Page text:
Barry Flagg

CFP®, CLU, ChFC, GFS
Personal Finance, Small Business, Insurance
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“Barry Flagg, inventor, founder, and president of Veralytic, is a leading source of pricing and performance research and ratings for life insurance products and a recognized expert in the prudent selection and proper management of life insurance.”
Firm:

Veralytic

Job Title:

Inventor, Founder, President

Biography:

Barry D. Flagg is the inventor and founder of Veralytic®, Inc., the only patented online publisher of life insurance pricing and performance research and product suitability ratings. Veralytic is the product of his unique background as both the youngest Certified Financial Planner (CFP®) in history schooled in the investment business, as well as a life insurance practitioner consistently ranked in the top 1% of the industry. His experience in both financial product analysis, life insurance sales and marketing, and his success in managing large life insurance portfolios for affluent individuals and growth companies, brings an unparalleled advantage to his presentations.

Barry is a recognized expert in applying Prudent Investor principles to life insurance product selection and portfolio management having addressed the national conferences of HSBC Bank/WTAS, Ernst & Young Annual Family Office Accounting & Tax Education, Fi360, FPA, Grant Thornton, Holland & Knight, the Academy of Financial Services (AFS), and many of the largest independent distributors of life insurance in the U.S.  He has also been published by the ABA, AICPA, CCH Group, Fiduciary & Investment Risk Management Association (FIRMA), and Trust & Estates, cited by ALI/ABA reference text, guest lectured at Leadership Bootcamp for Life Insurance Stewards at West Point, Stetson Law, Texas Tech University and the Wall Street Academy and appeared on national internet radio shows for a number of the largest insurers in the U.S.

Barry is also a Chartered Life Underwriter (CLU), Chartered Financial Consultant (ChFC) and Cum Laude graduate of the W. Paul Stillman School of Business at Seton Hall University. Barry has been on the CFP Board's Disciplinary and Ethics Commission, an adjunct faculty member of the College for Financial Planning, and is a member of the Society of Financial Service Professionals (SFSP), the Financial Planning Association (FPA), the National Association of Insurance and Financial Advisors (NAIFA), the Million Dollar Round Table (MDRT), and the Beta Gamma Sigma National Scholastic Honor Society.

Education:

BS, Finance, Seton Hall University

CRD Number:

1722525

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    Retirement, Asset Allocation, Choosing an Advisor, Insurance, Life Insurance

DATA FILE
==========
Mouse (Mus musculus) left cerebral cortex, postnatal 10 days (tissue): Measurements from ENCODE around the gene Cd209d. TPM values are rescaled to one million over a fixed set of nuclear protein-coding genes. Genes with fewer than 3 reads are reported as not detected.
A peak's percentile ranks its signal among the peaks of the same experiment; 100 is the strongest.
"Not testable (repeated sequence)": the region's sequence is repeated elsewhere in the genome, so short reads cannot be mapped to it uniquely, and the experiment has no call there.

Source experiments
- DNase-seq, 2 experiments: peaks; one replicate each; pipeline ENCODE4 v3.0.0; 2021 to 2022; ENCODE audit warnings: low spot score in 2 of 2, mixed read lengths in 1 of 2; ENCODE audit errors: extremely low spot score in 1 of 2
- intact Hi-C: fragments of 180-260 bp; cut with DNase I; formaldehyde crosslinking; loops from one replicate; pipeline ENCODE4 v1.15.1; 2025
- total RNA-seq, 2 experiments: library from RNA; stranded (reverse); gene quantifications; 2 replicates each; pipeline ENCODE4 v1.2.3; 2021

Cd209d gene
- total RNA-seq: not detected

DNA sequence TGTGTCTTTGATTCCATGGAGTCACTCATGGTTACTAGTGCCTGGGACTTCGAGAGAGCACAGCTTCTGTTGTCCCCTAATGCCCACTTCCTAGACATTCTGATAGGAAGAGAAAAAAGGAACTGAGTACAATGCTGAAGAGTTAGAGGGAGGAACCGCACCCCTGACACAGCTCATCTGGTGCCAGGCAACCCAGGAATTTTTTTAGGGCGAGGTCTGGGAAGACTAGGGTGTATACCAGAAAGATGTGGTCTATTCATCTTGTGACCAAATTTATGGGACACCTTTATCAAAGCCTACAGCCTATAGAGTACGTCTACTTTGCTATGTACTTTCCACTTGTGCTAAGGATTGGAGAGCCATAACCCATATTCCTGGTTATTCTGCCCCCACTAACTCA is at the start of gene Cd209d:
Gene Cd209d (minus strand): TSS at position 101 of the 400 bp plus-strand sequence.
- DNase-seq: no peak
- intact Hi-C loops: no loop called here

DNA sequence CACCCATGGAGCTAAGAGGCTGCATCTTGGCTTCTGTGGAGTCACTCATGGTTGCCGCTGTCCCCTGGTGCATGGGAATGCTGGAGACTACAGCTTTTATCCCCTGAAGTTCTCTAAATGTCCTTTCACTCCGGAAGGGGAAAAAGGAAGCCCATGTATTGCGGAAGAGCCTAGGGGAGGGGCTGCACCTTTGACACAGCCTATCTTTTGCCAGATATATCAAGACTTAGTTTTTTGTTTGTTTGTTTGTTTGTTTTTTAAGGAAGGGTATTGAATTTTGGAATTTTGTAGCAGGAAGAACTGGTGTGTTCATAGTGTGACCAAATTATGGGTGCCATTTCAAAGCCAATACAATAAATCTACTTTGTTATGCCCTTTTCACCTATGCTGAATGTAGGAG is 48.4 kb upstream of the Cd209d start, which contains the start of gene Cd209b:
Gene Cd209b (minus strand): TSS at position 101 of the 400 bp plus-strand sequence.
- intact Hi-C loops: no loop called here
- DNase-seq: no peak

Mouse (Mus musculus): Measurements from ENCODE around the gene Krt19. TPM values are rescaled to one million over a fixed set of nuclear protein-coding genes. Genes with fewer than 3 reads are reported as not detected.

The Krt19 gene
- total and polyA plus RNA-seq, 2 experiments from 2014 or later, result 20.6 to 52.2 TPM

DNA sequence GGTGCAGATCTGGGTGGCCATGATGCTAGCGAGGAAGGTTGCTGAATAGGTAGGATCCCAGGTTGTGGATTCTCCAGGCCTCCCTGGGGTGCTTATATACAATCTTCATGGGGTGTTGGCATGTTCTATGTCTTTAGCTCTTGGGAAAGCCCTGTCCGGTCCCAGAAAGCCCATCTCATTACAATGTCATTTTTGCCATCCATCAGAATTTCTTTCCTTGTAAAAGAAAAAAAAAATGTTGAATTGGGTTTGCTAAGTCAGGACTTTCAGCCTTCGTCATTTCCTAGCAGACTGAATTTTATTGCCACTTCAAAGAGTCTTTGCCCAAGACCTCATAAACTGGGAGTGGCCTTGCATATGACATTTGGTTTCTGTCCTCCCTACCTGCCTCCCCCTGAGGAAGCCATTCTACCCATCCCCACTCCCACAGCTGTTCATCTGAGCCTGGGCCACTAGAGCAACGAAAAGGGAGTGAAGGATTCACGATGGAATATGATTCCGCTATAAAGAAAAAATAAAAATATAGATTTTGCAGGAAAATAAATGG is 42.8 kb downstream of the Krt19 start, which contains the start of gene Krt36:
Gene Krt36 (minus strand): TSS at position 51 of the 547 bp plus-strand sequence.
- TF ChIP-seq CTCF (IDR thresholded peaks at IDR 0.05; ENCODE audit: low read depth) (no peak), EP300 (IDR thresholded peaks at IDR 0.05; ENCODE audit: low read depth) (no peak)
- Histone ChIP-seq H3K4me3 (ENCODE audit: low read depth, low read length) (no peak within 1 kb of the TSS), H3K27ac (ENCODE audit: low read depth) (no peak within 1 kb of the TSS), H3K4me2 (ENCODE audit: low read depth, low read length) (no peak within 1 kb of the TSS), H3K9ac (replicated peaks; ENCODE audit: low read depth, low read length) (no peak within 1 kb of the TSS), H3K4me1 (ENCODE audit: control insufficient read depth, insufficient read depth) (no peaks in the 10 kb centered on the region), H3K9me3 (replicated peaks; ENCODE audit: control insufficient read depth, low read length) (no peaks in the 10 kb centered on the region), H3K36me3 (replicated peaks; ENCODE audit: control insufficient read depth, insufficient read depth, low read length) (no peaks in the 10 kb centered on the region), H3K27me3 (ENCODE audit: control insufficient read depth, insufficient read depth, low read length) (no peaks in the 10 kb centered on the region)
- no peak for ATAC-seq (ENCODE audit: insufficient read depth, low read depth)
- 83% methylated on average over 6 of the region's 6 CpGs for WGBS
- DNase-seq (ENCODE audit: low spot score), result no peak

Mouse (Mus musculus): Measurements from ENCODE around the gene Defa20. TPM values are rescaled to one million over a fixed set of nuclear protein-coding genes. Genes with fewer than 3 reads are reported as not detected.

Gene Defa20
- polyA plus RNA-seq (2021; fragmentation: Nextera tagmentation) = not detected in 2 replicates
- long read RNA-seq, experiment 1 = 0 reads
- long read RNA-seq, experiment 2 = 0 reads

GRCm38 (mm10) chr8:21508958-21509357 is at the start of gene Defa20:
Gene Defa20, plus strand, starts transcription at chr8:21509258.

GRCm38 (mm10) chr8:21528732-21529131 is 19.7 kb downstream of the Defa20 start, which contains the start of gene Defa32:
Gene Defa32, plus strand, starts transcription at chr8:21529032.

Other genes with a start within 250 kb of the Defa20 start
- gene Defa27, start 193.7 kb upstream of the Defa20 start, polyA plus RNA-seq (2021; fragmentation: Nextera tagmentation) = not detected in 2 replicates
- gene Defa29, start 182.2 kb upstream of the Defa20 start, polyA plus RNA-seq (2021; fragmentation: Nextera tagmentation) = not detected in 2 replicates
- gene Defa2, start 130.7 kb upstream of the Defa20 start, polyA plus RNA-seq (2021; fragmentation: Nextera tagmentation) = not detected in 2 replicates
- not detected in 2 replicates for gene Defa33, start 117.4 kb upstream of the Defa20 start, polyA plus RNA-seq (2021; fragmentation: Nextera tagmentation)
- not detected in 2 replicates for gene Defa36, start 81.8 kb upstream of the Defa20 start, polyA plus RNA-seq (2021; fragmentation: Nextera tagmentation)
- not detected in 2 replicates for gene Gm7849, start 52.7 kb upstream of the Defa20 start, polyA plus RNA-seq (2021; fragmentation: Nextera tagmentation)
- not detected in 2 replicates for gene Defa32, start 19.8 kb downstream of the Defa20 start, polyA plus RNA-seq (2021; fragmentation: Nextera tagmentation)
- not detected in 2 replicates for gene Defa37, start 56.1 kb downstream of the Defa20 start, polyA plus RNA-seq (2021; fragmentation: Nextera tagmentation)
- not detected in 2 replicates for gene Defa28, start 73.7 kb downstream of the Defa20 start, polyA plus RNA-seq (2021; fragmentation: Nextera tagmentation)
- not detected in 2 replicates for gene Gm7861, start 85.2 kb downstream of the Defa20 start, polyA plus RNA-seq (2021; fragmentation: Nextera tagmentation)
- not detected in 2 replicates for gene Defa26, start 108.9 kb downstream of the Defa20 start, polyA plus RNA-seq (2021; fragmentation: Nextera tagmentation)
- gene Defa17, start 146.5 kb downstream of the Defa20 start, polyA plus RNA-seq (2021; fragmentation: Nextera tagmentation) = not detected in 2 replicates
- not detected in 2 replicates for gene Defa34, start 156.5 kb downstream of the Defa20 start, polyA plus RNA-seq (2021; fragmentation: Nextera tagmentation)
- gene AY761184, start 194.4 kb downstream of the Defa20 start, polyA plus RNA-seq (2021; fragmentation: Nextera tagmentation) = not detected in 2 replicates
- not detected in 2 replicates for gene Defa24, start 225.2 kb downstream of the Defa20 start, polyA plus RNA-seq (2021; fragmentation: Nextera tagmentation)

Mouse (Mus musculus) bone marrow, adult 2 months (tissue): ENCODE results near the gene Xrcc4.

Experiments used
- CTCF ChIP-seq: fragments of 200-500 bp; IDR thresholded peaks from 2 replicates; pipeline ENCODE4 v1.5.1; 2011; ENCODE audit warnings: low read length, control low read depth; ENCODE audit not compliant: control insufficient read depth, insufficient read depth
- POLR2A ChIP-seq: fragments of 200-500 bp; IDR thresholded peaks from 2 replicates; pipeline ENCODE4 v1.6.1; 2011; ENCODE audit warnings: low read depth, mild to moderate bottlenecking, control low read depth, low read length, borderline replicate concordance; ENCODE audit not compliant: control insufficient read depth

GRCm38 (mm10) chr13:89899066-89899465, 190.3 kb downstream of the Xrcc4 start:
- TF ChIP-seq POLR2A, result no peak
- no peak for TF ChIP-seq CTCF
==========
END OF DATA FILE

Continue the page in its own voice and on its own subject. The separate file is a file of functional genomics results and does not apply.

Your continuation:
Is a cash value life insurance policy a good idea for me?
80% of people found this answer helpful

It depends first and foremost on whether or not you have financal obligations (e.g., a mortgage or other debt, income replacement for a surviving spouse, etc.) or desires (e.g., childrens' or grandchildrens' college education, legacy gifts, etc.) that you need or want to fund even if your not around to fund them.  If so, then some form of life insurance may be a good idea. If such needs or wants are temporary in nature (e.g., only until a mortgage is paid off or until college students graduate), then term insurance for a term-of-years that coincides with the timing of these needs or wants may be most appropriate with two exceptions. 

#1, If the financial obligation or desire is permanent (e.g., to pay estate taxes or make a bequest), or is at least longer than your life expectancy (i.e., term insurance is only available up to your life expectancy), then a cash value life insurance policy may be a good idea. 

Or #2, if your are in a high enough tax bracket that tax savings on tax-deffered growth of the cash values could be more than enough to offset the higher internal policy costs in a cash value life insurance policy, then a cash value life insurance policy may be a good idea. 

To determine if such tax savings are more than enough to offset these internal policy expenses, make sure your advisor provides you with a schedule of year-by-year costs that the insurer expects to charge you for the cost of insurance and policy expenses (commonly referred to as the "detailed expense pages" of the hypothetical illustration/proposal), and compare those costs to the tax savings you can reasonably expect (i.e., multiply the "interest credited" column also from the "detailed expense pages" by your expected tax bracket in your retirement years).  If expected tax savings are higher than these extra internal costs, then a cash value life insurance policy may be a good idea. 

Does all that make sense?  

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